Politics & Government

Trump’s poverty rule could cut benefits to 15,000 California households over time, report says

First Partner Jennifer Siebel Newsom visits Fresno to highlight CalEITC proposal

Governor Gavin Newsom is proposing to double the California Earned Income Tax Credit to help low-income families stay out of poverty. The governor's wife visited a Fresno resource fair to spread the word about available help.
Up Next
Governor Gavin Newsom is proposing to double the California Earned Income Tax Credit to help low-income families stay out of poverty. The governor's wife visited a Fresno resource fair to spread the word about available help.

The Trump administration’s proposal to change how the federal government determines what constitutes poverty would make 15,000 fewer households in California eligible for benefits within 15 years, according to a new D.C. think tank study.

The rule – which could be instituted next week – would also have implications for hundreds of thousands of people nationwide who rely on the government for food and medical benefits, including Medicaid and Supplemental Nutrition Assistance Funding, formerly known as food stamps.

The effects would be compounded every year, according to Aviva Aron-Dine, vice president for health policy at the Center on Budget and Policy Priorities, a left-leaning D.C. think tank. So the more time that passes — should the rule be enacted — the more people would no longer qualify for low-income household benefits, which Aron-Dine said they desperately need.

“After 10 years, program eligibility would drop by 2 percent, which doesn’t sound like a lot, but you’re talking about programs that affect millions of people,” Aron-Dine said.

The rule by the Office of Management and Budget proposes tying the poverty level to a different measurement of inflation, one that grows more slowly over time by assuming families will buy items of lower cost as prices on other products increase. Some economists have argued for years that the new inflation measure would be more accurate. The public comment period ends Friday, which means the administration could enact the change after that point.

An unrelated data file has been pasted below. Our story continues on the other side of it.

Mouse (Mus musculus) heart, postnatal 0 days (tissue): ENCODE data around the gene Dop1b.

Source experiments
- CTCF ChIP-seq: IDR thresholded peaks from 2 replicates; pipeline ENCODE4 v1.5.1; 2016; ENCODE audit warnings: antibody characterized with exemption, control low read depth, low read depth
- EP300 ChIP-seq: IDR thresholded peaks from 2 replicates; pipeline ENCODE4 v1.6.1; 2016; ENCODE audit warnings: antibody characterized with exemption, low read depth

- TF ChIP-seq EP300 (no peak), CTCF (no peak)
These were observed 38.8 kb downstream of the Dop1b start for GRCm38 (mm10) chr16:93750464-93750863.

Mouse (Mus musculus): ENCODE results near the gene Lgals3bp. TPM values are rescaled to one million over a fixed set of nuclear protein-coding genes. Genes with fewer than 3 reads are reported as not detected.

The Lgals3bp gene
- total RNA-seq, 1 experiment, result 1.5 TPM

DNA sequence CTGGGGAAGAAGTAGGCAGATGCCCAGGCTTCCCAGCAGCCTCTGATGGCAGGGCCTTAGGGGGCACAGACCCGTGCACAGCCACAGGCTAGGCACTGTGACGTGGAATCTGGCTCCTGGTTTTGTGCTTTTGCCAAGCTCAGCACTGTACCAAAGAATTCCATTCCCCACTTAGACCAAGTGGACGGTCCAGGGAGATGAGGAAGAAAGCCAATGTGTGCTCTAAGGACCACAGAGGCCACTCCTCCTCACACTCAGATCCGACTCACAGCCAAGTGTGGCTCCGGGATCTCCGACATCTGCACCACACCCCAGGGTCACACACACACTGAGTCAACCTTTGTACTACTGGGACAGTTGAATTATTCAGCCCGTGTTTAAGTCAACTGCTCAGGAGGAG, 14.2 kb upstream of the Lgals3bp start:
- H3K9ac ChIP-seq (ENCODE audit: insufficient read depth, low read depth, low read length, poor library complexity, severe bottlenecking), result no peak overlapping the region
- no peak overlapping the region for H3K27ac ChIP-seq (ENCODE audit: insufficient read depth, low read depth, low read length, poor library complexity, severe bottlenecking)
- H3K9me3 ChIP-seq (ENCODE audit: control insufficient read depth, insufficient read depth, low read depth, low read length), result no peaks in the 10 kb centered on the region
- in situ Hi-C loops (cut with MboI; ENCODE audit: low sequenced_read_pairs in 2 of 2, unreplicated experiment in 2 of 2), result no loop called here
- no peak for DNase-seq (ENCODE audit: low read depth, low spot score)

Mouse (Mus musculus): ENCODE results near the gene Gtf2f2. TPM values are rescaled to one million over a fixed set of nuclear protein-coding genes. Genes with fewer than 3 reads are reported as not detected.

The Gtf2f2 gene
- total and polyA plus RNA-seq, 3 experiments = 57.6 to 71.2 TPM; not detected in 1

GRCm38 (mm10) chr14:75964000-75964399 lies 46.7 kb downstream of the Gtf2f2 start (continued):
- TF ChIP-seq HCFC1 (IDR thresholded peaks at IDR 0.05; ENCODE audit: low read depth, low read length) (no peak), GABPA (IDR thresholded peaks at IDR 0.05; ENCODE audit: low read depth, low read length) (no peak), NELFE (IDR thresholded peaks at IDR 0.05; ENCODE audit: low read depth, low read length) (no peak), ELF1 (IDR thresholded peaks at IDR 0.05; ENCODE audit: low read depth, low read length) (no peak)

The poverty line for a family of four is currently just less than $26,000, and 13.3 percent of Californians live in poverty, according to the latest U.S. Census figures. When the cost of housing and other basic expenses are taken into account, the Census reports that 19 percent of Californians live in poverty.

“Studies show these people on the edge of the poverty line already struggle with food insecurity and missed utility, rent and mortgage payments,” Aron-Dine said.

The Urban Institute, a nonprofit research organization, released a breakdown of how the proposal would change who is eligible for SNAP, food help for low-income households. It showed that if this rule was proposed 15 years before, 241,000 fewer households nationwide would be eligible for SNAP by 2016. The effect was worst in high-population states such California, Florida and New York.

More than 800,000 Californians currently benefit from SNAP.

Some families also would no longer be eligible for other programs such as Medicaid and the Children’s Health Insurance Program. Nationwide, the Center on Budget and Policy Priorities estimated that the following would happen within 10 years of the proposed rule’s enactment:

  • More than 250,000 seniors and those suffering from disabilities would have to pay higher health care premiums or prices on medications.
  • About 300,000 children would lose health care coverage under Medicaid or the Children’s Health Insurance Program.

  • About 100,000 children would lose free or reduced price meals.

The Office of Management and Budget did not respond to a request for comment.

Kate Irby is based in Washington, D.C. and reports on issues important to McClatchy’s California newspapers, including the Sacramento Bee, Fresno Bee and Modesto Bee. She previously reported on breaking news in D.C., politics in Florida for the Bradenton Herald and politics in Ohio for the Cleveland Plain Dealer.
  Comments